WIKIPEDIA excerpt: Darya Nikolayevna Saltykova (Russian: Дарья Николаевна Салтыкова; née Ivanova, commonly known as Saltychikha) (1730 - 1801) was a Russian serial killer and noble. Saltykova was a Russian noble from Moscow who became notorious for torturing and killing and torturing 138 female serfs. She beat them with logs and rolling pins and reportedly mutilated their genitals. (Sebag Montefiore, Prince of Princes: The Life of Potemkin, Thomas Dunne Books, 2001, p. 22)
Daria Ivanova married young into the famous Saltykov family. She was widowed by the age of 26. With her husband’s death, she inherited a substantial estate, where she lived with her two young sons and a substantial number of serfs. Many early complaints to authorities about the deaths at the Saltykova estate were ignored, or resulted in punishment to the complainants, because Saltykova was well connected with holders of power at the royal court.
Eventually, however, relatives of the murdered women were able to bring a petition before Empress Catherine II. Catherine decided to try Saltykova publicly, in order to further her “lawfulness” initiative. Saltykova was arrested in 1762.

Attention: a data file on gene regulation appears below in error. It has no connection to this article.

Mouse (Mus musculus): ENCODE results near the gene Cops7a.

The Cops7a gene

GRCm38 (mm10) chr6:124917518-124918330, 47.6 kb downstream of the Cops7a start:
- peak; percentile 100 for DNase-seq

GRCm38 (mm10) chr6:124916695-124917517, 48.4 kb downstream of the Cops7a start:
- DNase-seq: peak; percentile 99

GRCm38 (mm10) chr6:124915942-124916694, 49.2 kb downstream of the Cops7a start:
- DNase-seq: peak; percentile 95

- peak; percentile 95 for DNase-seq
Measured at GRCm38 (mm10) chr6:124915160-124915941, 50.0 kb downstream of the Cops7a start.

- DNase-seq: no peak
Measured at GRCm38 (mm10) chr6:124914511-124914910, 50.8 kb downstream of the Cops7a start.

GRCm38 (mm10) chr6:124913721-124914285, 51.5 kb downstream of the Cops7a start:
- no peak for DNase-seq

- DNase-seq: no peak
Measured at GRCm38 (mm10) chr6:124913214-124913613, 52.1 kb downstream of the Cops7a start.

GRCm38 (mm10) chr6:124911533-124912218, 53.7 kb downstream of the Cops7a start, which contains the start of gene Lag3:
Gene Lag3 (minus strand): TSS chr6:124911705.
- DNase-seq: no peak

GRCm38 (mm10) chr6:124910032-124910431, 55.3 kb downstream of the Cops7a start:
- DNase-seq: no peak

Saltykova was held for six years (until 1768), while the authorities conducted a painstaking investigation. Catherine’s Collegium of Justice questioned many witnesses and examined the records of the Saltykova estate. The investigating official counted as many as 138 suspicious deaths, of which the vast majority were attributed to Saltykova.
She was found guilty of having killed 38 female serfs by beating and torturing them to death, but the Empress was unsure about how to punish her; the death penalty had been abolished in Russia in 1754, and the new Empress needed the support of the nobility.
In 1768, Saltykova was chained on a platform in Moscow for one hour, with a sign around her neck with the text: “This woman has tortured and murdered.” Many people came to look at her during the hour she was displayed. Afterward, she was sent to imprisonment for life in the basement of Ivanovsky Convent in Moscow. She was buried next to her relatives in the Donskoy Monastery necropolis.